With hindsight it now looks as if yesterday’s UN Security Council debate – convened at France’s request – was timed to coincide with the Turkish promise, and was held in order to pressure Russia into agreeing to convert yesterday’s draw down in the fighting into a ceasefire, with yesterday’s atrocity propaganda intended to embarrass the Russians into agreeing to it.

In the event the Russians have made it crystal clear this morning that they are not prepared to agree to a ceasefire, and there is in fact no ceasefire in place.  Russian Foreign Minister Lavrov has also rejected the atrocity propaganda, pointing out that as UN Secretary General Ban Ki-moon admitted two days ago, it is unverified

“I receive information from independent humanitarian organisations firsthand…. No one has confirmed claims about atrocities or kidnappings.”

In summary, last night’s Turkish offer – almost certainly instigated by Turkish President Erdogan, who is coming under pressure from the Islamist part of his political base to do something to help the Jihadis in Aleppo – has bought the Jihadis in eastern Aleppo a few more hours.

It has not however gained them the ceasefire they wanted, and it is most unlikely there will be any more interruptions in the fighting now. 

Russian Foreign Minister Lavrov is saying he expects the situation in eastern Aleppo to be “resolved” within the next 2 or 3 days, and his words suggest that he expects the issue to be resolved by fighting.

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4 resignations and counting: May’s government ‘falling apart before our eyes’ over Brexit deal

The beginning of the end for Theresa May’s government.

The Duran

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Via RT


Four high profile resignations have followed on the heels of Theresa May’s announcement that her cabinet has settled on a Brexit deal, with Labour claiming that the Conservative government is at risk of completely dissolving.

Shailesh Vara, the Minister of State at the Northern Ireland Office was the first top official to resign after the prime minister announced that her cabinet had reached a draft EU withdrawal agreement.

An hour after his announcement, Brexit Secretary Dominic Raab – the man charged with negotiating and finalizing the deal – said he was stepping down, stating that the Brexit deal in its current form suffers from deep flaws. Esther McVey, Secretary of State for Work and Pensions, submitted her letter of resignation shortly afterwards. More resignations have followed.

Labour’s shadow Cabinet Office minister, Jon Trickett, predicted that this is the beginning of the end for May’s government.

The government is falling apart before our eyes as for a second time the Brexit secretary has refused to back the prime minister’s Brexit plan. This so-called deal has unraveled before our eyes

Shailesh Vara: UK to be stuck in ‘a half-way house with no time limit’

Kicking off Thursday’s string of resignations, Vara didn’t mince words when describing his reservations about the cabinet-stamped Brexit deal.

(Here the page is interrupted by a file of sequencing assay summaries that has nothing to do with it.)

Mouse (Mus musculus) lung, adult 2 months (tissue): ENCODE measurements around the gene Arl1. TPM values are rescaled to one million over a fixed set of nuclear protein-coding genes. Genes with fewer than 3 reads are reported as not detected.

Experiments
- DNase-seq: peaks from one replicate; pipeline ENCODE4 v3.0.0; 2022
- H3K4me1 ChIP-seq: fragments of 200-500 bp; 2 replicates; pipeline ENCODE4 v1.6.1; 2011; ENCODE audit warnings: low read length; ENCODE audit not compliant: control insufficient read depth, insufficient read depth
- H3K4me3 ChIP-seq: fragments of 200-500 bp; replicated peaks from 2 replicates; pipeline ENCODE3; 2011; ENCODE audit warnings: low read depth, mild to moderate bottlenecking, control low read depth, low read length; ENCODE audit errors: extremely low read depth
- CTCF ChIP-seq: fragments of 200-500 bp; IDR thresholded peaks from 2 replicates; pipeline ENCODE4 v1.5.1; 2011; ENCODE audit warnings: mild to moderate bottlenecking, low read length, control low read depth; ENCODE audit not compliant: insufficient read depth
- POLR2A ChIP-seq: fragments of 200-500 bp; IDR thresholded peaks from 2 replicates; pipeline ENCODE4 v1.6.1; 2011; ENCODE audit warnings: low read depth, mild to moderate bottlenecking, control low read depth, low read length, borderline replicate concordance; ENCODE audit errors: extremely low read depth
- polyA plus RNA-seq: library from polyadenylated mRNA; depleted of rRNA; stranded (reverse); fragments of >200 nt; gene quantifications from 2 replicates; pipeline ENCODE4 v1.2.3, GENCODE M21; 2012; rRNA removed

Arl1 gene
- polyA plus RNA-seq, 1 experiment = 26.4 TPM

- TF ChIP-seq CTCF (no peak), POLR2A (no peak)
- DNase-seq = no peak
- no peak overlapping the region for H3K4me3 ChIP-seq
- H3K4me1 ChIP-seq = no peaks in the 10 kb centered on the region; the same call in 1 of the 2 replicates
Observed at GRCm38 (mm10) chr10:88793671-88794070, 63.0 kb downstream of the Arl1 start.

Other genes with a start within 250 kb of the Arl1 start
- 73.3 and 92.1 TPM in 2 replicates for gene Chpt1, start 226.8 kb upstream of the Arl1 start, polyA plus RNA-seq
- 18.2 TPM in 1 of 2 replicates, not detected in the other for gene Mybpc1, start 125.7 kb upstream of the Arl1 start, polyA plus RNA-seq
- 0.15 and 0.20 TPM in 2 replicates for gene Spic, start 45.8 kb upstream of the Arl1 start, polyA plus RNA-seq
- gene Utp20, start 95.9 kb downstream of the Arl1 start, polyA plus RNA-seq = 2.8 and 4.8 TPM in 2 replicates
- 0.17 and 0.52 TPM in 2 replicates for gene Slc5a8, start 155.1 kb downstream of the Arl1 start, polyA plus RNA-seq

Theresa May’s EU withdrawal agreement leaves the UK in a “halfway house with no time limit on when we will finally become a sovereign nation,” his letter of resignation states. Vara went on to warn that the draft agreement leaves a number of critical issues undecided, predicting that it “will take years to conclude” a trade deal with the bloc.

“We will be locked in a customs arrangement indefinitely, bound by rules determined by the EU over which we have no say,” he added.

Dominic Raab: Deal can’t be ‘reconciled’ with promises made to public

Announcing his resignation on Thursday morning, Brexit Secretary Dominic Raab tweeted: “I cannot in good conscience support the terms proposed for our deal with the EU.”

Raab claimed that the deal in its current form gives the EU veto power over the UK’s ability to annul the deal.

No democratic nation has ever signed up to be bound by such an extensive regime.

Former Conservative Party leader Iain Duncan Smith said that Raab’s resignation as Brexit secretary is “devastating” for May.

“It sounds like he has been ignored,” he told the BBC.

Raab’s departure will undoubtedly encourage other Brexit supporters to question the deal, political commentators have observed.

Esther McVey: Deal ‘does not honor’ Brexit referendum

Work and Pensions Secretary Esther McVey didn’t hold back when issuing her own letter of resignation. According to McVey, the deal “does not honour” the result of the Brexit referendum, in which a majority of Brits voted to leave the European Union.

Suella Braverman: ‘Unable to sincerely support’ deal

Suella Braverman, a junior minister in Britain’s Brexit ministry, issued her resignation on Thursday, saying that she couldn’t stomach the deal.

“I now find myself unable to sincerely support the deal agreed yesterday by cabinet,” she said in a letter posted on Twitter.

Suella Braverman, MP Parliamentary Under Secretary of State for the Department for Exiting the EU © Global Look Press / Joel Goodman
Braverman said that the deal is not what the British people voted for, and threatened to tear the country apart.

“It prevents an unequivocal exit from a customs union with the EU,” she said.

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Five Saudis Face Death Penalty Over Khashoggi Killing; Crown Prince Cleared

According to the Saudi prosecutor, five people charged are believed to have been involved in “ordering and executing the crime.”